Weekly Photo Challenge: Monument

The National Memorial Arch in Valley Forge National Historic Park stands as a testament to the fortitude and perseverance of George Washington and the soldiers of the Continental Army during the winter of 1777-1778.  That winter was a deadly but pivotal time for the men of The Revolution.  Even in the midst of bitter cold and near starvation, they were able to rally under the passionate direction of Baron Otto von Steuben.  Because of the time spent at Valley Forge, the Continental Army ultimately defeated one of the most powerful forces in the world and finally gained the freedom they suffered and fought so long and hard for.

The Memorial was designed by Paul Phillipe Cret to resemble the Triumphal Arch of Titus in Rome (81 AD).  Originally, arches were planned for von Steuben and Washington, but lack of funding kept von Steuben’s memorial on the drawing board.   The remaining arch that honors Washington and his army is an impressive monument on its own.  It’s made all the more imposing by it’s situation on a hill and the open fields, gentle woods and tiny huts that surround it.  We visited the park on one of the hottest, most humid days of last summer so the irony of our situation was almost too much too bear.  We were actually praying for just a flake or two of the snow those soldiers endured for months so long ago!







For more information about the National Memorial Arch or Valley Forge National Historic Park, wander over here.

And, if you would like to see other impressive monuments, wander over here.

Happy browsing!

Lancaster’s Central Market: A World Class Ranking


I love where I live.  It is so rich in history and quiet beauty. For instance, the city of Lancaster, Pennsylvania is the oldest inland city in the United States.  It should come as no surprise, then, that its best known farmers’ market is also the oldest of its kind in the country.  Central Market has been around since the 1730’s – a very long time in the short life of America – and was actually granted permanent status by none other than King George II in 1742.  Today, the market is housed in a beautiful old building that was designed by James Warner and built in 1889.  On Tuesdays, Fridays, and Saturdays, locals and visitors alike wander the aisles filled with fresh produce and flowers, baked goods, meats, seafood, ethnic foods, and souvenirs.  It is nothing short of a festival for the senses.  Whenever I visit, I end up with a basketful of gorgeous fruits and veggies, a bouquet of flowers, and a goodie (or two).  Perhaps part of the draw for visitors is the fact that many of the stands are operated by Amish, pronounced Ah-mish (like a contented sigh), or Mennonite families.

I don’t really need reinforcement to support my belief that Lancaster County is the bomb.  Even so, it’s always a pleasant surprise when the powers that be take notice of my home town.  That’s why I was delighted to read this link my sister-in-law posted on her Facebook wall which listed Lancaster’s Central Market in the top ten fresh markets of the world.  Allow me to repeat: Top ten of the world!  Among cities like Tokyo, Barcelona, New York City, and Hong Kong, humble little Lancaster holds its own.  I am so proud! – not that I have anything at all to do with it.  I do live here, though, and I do visit the market, so I’m happy to bask in this recognition simply by association.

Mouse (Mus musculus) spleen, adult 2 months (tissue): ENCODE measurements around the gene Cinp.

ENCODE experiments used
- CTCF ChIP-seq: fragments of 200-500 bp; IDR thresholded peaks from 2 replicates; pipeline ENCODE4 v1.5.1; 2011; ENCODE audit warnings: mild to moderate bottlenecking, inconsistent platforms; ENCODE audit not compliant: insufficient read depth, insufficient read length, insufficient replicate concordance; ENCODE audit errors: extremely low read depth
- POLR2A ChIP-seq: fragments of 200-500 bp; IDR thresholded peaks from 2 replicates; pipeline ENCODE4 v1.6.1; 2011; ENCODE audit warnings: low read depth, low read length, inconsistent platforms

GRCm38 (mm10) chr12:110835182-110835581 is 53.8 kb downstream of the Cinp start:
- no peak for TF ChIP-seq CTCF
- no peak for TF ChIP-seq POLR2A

As a grown-up Fun Friday just for me, I made a visit to the market today.  Instead of shopping, I took my camera, thinking I would have some fun capturing the hustle and bustle.  It wasn’t as easy as I thought it would be.  I felt self-conscious, the lighting was difficult, and I didn’t want to offend anyone who might not want to be photographed.  Even with these limitations, I hope I was able to capture at least a bit of the vibe that makes our little Central Market unique and world-class.

Central Market is truly a festival for the senses.

Old Glory

Francis Scott Key asks this famous question at the end of the first stanza of The Star-Spangled Banner:

“Oh, say does that star-spangled banner yet wave,

o’er the land of the free and the home of the brave?”

My response?  Why yes, yes it does…

[ Spring Talent Show, LeTort Elementary, Washington Boro, Pennsylvania ]

[ Rockford Plantation, Lancaster, Pennsylvania ]

[ Lancaster, Pennsylvania ]

[ Albright College, Reading, Pennsylvania ]

[ Philadelphia, Pennsylvania ]

 [ Philadelphia, Pennsylvania ]

[ Jim Thorpe, Pennsylvania ]

[ Baltimore Inner Harbor, Maryland ]

[ Fort McHenry, Baltimore, Maryland ]

[ Air Show, Ocean City, Maryland ]

[ Washington, D.C. ]

[ Bar Harbor, Maine ]

[ Bar Harbor, Maine ]

[ Tampa, Florida ]

[ Little Palm Island, Florida ]

[ Key West, Florida ]

[ Anza-Borrego Desert State Park, California ]

[ Julian, California ]

[ Julian, California ]

[ Mount Soladad, La Jolla, California ]

[ Coronado, California ]

[ Coronado, California ]

[ Coronado, California ]

A little FYI: Colors for the American flag were taken from the official seal of the United States (which was designed and approved before the flag).  Colors for the seal were chosen for the qualities they represented – white for purity, red for valor and hardiness, and blue for perseverance, justice, and vigilance.  The flag contains thirteen stripes representing the thirteen original colonies or states: Connecticut, Delaware, Georgia, Maryland, Massachusetts, New Hampshire, New Jersey, New York, North Carolina, South Carolina, Pennsylvania, Rhode Island, and Virginia.  The fifty white stars are representative of the fifty states that create the United States of America we recognize today.

Long may it wave….

Happy 4th of July!